SMS: Would another sport even have the same appeal, the same tradition if someone wrote an album about it?
Wynn: “I don’t think it would. Obviously, you can write about anything. If Sufjan Stevens can write a whole record about Illinois … That’s why I’m amazed at how few really good songs have been written about baseball. It’s such an American tradition and so ripe for Americana picking. I’m glad we got to it first. I can name baseball songs I really like on one hand. Dock Ellis (Barbara Manning), Catfish by Bob Dylan, Bill Lee by Warren Zevon. Those are great baseball songs.
“Now there’s probably 50 guys out there saying, ‘I was meaning to do that!’ I’m glad that person isn’t me.”
SMS: I want to hit you with a lightning round of sorts about topics baseball fans like to argue about.
SMS: Designated hitter.
Wynn: “Anti. Even though I’ve become more of an AL fan, I grew up in Los Angeles watching the Dodgers. I like strategy. I love the double switch. I love having to decide whether to let the pitcher hit.”
SMS: Interleague play.
Wynn: “Not that into it. It’s a lot of fun to have the White Sox play the Cubs or the Yankees play the Mets. But I liked it more when teams in the World Series hadn’t seen each other. I’m an old crusty traditionalist.”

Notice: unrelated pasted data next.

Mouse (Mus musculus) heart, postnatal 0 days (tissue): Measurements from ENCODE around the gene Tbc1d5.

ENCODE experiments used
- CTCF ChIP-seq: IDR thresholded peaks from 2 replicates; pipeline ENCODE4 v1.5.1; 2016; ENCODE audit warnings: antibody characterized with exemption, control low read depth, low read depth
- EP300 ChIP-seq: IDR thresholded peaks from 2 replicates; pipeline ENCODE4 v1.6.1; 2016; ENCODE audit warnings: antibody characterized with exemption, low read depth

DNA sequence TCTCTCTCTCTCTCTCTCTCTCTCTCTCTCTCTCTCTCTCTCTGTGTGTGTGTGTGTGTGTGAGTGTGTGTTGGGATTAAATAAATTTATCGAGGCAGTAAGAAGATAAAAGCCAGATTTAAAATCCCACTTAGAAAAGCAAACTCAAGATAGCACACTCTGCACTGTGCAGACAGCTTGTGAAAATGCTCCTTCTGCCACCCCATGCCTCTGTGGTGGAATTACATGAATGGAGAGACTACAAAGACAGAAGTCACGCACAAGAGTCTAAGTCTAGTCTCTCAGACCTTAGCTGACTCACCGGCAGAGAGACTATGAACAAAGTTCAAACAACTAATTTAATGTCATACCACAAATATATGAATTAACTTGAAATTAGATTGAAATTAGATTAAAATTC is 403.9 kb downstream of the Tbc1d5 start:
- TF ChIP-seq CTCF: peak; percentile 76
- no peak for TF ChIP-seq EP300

SMS: Wild card.
Wynn: “Well, the only good thing there is you get more baseball. The postseason lasts longer. I kind of like that.”
SMS: All-Star Game determining home field for World Series.
Wynn: “Yeah, I don’t like that one very much either. I really love the All-Star Game, but I feel it should be more of an exhibition for fans than something that should determine postseason play.”
SMS: Should Pete Rose be in the Hall of Fame?
Wynn: “He should be in the Hall of Fame. For sure. Absolutely. I think Shoeless Joe Jackson should be. Rose blew it repeatedly where he could have been forgiven and that’s his thing. Same thing with Barry Bonds.
“But I went to the Hall of Fame last year and there’s so little in there about Rose. That’s wrong. He’s one of best hitters in the history of baseball.”